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Angel Delight
 
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Angel Delight

16 Mar 1993 | Format: MP3

5.99 (VAT included if applicable)
Also available in CD Format
Song Title
Time
Popularity  
30
1
3:26
30
2
4:57
30
3
2:17
30
4
4:08
30
5
4:34
30
6
4:10
30
7
4:15
30
8
3:28
30
9
3:08
30
10
3:50


Product details

  • Label: Universal-Island Records Ltd.
  • Copyright: (C) 1971 Island Records Ltd.
  • Record Company Required Metadata: Music file metadata contains unique purchase identifier. Learn more.
  • Total Length: 38:13
  • Genres:
  • ASIN: B001KWQTD4
  • Average Customer Review: 4.0 out of 5 stars  See all reviews (11 customer reviews)
  • Amazon Bestsellers Rank: 25,881 in MP3 Albums (See Top 100 in MP3 Albums)

Customer Reviews

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25 of 25 people found the following review helpful By Morten Vindberg on 24 Jun 2006
Format: Audio CD
Angel Delight was Fairport's follow-up to their master-piece "Full House".

Guitarist and songwiter Richard Thompson had left the band before the recordings for the album, but some songs had been written and rehearsed before he left. Thompson is co-writer on two songs and though his personal vocals are missed, his absence is actually surprisingly not very obvious.

Before the recordings of "Full House" the band had moved in together in an old inn called "The Angel Inn" ( hence the title of the album ), and they lived there together during the recordings of this album too. Actually Richard Thompson still lived there after he had left Fairport Convention to pursue a solo-career; so obviously he still played a part in the band's musical direction.

Guitarist Simon Nicol reveals in the sleeve-notes that he was not too familiar with the electric guitar at this point; but he obviously had been very much inspired by Thompson's style and his playing on the album is great.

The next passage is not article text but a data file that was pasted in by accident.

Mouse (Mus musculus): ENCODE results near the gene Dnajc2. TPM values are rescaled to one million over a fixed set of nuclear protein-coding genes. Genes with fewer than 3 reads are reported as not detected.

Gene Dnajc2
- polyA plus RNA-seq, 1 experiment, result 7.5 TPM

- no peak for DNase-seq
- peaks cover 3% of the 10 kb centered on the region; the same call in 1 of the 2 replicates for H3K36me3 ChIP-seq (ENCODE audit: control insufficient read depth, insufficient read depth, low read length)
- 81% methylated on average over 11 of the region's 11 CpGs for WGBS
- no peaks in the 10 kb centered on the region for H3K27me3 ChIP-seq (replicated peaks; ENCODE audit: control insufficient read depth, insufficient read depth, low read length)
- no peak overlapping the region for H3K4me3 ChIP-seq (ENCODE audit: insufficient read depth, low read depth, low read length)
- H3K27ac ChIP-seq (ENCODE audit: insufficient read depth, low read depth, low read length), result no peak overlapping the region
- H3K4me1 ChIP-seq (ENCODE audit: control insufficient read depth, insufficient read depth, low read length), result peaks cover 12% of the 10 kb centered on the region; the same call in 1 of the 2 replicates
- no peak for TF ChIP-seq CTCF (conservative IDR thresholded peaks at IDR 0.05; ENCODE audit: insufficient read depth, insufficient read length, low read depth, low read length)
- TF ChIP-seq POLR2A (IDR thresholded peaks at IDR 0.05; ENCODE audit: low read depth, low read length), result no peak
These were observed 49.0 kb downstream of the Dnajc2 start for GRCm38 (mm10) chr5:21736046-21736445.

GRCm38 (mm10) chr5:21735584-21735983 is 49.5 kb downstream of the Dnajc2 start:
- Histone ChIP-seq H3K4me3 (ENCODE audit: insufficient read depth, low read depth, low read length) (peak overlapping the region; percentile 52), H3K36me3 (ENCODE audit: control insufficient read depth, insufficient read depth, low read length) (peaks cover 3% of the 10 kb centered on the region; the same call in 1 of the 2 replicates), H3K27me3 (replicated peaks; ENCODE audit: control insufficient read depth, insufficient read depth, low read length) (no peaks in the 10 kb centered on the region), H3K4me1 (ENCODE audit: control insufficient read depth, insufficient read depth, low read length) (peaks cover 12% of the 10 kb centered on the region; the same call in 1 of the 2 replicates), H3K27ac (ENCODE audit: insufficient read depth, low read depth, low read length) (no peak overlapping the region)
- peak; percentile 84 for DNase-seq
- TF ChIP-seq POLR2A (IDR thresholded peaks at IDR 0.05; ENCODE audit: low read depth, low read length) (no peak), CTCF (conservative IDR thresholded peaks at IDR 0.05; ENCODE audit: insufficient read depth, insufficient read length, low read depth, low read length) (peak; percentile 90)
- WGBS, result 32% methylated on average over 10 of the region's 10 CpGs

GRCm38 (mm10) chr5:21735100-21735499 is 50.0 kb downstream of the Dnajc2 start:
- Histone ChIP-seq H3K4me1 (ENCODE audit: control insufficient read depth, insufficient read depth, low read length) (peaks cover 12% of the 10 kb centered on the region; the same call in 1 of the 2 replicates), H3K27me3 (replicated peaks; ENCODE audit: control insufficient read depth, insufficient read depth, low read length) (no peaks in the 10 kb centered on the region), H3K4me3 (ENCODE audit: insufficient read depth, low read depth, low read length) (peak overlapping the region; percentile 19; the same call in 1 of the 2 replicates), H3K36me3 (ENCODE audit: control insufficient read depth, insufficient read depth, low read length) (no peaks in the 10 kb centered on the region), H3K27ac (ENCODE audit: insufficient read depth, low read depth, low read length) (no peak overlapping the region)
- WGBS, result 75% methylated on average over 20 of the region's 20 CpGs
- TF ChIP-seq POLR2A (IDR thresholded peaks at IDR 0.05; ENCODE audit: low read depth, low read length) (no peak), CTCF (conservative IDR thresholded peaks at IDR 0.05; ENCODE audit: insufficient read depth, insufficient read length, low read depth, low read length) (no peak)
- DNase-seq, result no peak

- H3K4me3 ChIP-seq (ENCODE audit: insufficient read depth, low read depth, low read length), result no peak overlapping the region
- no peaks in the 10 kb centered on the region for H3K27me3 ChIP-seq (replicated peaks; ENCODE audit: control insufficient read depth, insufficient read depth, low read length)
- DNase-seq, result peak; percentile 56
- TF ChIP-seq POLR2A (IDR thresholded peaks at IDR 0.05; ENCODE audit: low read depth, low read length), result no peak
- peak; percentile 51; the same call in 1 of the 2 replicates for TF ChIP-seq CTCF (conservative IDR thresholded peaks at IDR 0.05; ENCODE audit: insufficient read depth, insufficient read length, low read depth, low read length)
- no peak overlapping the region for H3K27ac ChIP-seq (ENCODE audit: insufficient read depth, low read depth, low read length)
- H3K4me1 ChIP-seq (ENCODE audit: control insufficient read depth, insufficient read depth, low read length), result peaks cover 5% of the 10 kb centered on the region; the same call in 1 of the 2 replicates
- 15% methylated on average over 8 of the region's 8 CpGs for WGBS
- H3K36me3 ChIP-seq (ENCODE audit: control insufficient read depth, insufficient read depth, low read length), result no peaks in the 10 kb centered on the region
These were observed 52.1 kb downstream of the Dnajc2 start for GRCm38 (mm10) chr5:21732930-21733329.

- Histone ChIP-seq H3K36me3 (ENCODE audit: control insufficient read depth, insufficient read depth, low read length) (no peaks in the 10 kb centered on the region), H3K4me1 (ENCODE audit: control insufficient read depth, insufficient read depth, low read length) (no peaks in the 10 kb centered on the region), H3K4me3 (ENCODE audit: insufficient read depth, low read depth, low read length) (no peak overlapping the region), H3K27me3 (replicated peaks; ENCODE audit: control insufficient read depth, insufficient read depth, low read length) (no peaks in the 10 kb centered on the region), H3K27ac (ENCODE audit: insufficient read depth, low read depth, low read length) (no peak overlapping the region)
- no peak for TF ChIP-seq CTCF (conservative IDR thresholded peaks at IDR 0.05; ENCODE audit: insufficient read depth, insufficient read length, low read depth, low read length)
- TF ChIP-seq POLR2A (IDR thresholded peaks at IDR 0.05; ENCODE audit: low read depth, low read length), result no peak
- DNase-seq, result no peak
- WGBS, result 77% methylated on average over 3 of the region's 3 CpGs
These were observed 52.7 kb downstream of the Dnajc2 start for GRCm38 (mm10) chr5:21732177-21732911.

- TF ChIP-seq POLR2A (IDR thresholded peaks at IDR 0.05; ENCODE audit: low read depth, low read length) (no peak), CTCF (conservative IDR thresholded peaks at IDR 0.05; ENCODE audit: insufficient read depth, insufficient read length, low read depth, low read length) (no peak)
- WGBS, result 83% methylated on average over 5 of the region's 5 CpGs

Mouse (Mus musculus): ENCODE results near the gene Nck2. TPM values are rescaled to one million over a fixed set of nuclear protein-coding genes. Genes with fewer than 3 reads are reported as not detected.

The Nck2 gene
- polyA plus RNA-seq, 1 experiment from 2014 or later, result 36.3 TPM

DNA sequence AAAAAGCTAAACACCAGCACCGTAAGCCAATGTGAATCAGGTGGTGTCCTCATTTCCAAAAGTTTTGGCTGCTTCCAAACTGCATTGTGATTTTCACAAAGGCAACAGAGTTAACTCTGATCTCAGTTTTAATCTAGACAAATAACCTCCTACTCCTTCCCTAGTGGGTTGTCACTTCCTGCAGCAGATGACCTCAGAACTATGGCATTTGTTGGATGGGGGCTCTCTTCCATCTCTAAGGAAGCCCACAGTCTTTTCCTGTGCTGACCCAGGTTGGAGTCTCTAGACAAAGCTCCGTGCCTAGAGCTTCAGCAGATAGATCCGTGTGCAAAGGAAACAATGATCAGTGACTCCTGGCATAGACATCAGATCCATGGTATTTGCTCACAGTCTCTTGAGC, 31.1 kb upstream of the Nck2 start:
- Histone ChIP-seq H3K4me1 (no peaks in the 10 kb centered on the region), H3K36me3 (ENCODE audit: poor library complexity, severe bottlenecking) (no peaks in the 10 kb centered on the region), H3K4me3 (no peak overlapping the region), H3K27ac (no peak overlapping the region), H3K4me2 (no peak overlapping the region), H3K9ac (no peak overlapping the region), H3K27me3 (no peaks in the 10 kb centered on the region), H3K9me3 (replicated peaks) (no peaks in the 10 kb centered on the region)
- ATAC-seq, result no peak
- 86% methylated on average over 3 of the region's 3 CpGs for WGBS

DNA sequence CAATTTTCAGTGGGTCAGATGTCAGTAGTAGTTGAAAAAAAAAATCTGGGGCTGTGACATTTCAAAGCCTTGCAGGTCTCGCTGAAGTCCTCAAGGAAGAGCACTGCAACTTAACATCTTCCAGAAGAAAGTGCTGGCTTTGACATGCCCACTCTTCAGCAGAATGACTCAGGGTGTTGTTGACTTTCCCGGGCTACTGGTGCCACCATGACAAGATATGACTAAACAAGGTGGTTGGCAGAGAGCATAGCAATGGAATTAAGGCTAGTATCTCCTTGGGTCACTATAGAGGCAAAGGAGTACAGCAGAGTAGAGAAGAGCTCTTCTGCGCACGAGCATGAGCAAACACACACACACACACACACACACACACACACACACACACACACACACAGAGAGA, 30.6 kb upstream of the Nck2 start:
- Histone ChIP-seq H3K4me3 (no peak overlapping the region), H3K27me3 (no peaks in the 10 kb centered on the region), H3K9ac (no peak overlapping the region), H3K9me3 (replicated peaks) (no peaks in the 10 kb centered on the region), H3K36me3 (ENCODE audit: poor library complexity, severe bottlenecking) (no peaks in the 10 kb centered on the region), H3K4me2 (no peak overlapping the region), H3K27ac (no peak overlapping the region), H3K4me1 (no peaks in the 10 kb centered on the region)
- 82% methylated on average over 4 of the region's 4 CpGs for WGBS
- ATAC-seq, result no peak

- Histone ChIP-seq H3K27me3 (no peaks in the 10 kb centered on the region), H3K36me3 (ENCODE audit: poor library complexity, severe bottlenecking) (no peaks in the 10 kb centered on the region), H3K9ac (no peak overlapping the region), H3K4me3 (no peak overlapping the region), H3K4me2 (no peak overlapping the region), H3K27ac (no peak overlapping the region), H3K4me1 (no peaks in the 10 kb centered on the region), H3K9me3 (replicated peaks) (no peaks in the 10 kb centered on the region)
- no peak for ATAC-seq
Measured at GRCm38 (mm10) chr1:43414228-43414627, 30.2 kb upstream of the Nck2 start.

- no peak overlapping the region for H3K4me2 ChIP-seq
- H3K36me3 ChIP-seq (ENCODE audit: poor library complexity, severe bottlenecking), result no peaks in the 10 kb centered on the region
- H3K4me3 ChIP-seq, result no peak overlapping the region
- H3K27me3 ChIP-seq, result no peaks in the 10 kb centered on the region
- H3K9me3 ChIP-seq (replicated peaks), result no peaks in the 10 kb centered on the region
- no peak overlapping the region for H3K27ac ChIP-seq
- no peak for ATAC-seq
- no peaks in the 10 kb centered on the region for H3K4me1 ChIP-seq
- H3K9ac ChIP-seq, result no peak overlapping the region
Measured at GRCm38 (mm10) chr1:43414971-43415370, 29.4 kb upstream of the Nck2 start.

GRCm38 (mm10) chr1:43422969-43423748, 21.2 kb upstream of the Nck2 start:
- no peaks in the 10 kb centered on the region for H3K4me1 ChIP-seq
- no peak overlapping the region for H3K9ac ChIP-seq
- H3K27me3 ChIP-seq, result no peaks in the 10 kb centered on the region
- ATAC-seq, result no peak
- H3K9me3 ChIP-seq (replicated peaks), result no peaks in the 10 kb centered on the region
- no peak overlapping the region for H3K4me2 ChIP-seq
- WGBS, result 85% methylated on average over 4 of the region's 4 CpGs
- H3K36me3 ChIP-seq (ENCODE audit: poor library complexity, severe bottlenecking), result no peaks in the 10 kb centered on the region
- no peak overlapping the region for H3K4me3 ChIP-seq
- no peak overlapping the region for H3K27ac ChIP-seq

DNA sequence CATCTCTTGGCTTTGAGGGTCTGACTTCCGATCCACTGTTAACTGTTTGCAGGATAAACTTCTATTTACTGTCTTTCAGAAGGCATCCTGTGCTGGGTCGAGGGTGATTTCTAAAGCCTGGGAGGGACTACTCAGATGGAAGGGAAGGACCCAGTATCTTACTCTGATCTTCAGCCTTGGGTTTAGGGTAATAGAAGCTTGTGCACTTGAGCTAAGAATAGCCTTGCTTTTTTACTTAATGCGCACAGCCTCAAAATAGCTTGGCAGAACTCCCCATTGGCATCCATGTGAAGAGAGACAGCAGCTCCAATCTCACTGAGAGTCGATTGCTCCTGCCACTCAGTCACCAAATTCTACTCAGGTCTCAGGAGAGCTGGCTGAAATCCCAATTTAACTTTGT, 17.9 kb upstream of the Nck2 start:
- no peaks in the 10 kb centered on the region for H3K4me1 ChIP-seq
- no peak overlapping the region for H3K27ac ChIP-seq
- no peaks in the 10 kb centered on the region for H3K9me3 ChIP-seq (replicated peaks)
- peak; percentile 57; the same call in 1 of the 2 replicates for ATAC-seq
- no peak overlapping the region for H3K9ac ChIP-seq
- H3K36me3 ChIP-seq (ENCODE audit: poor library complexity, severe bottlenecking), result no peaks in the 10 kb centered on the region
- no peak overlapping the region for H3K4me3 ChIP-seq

As with "Full House" the songs is a mixture of traditional songs and new originals written by the band.

The opener "Lord Marlborough" is one the traditionals. This old folk song features great lead vocals by Dave Swarbrick; catchy melody in a very unusual/difficult rhythm, which makes the song even more fascinating.

Simon Nicol takes over the lead vocals on the next traditional "Sir William Gower". The distorted guitar makes you think of Steeleye Span at their most electric/rocking period. Another good track!

The first of the album's two instrumentals is the the violin-dominated "Bridge Over the River Ash" - almost like a classical piece.

Dave Swarbrick takes over again the lead vocals on his and Simon Nicol's "Wizzard of the Worldly Game".
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14 of 14 people found the following review helpful By Tim Edmonds VINE VOICE on 16 Jan 2006
Format: Audio CD
This album was released by a Fairport reduced to just four members after the decision of Richard Thompson to leave the band. We now know that the concept of Fairport is greater than the sum of its parts, but the prospects in 1971 seemed bleak - how could the music survive the departure of its guitar virtuoso? Well this album was remarkably good at the time and it still manages to sound fresh and lively, with the vocal harmonies and throbbing instrumentals giving it a sound distinct from other Fairport albums. It has a definite traditional feel with an interesting combination of light and dark tones.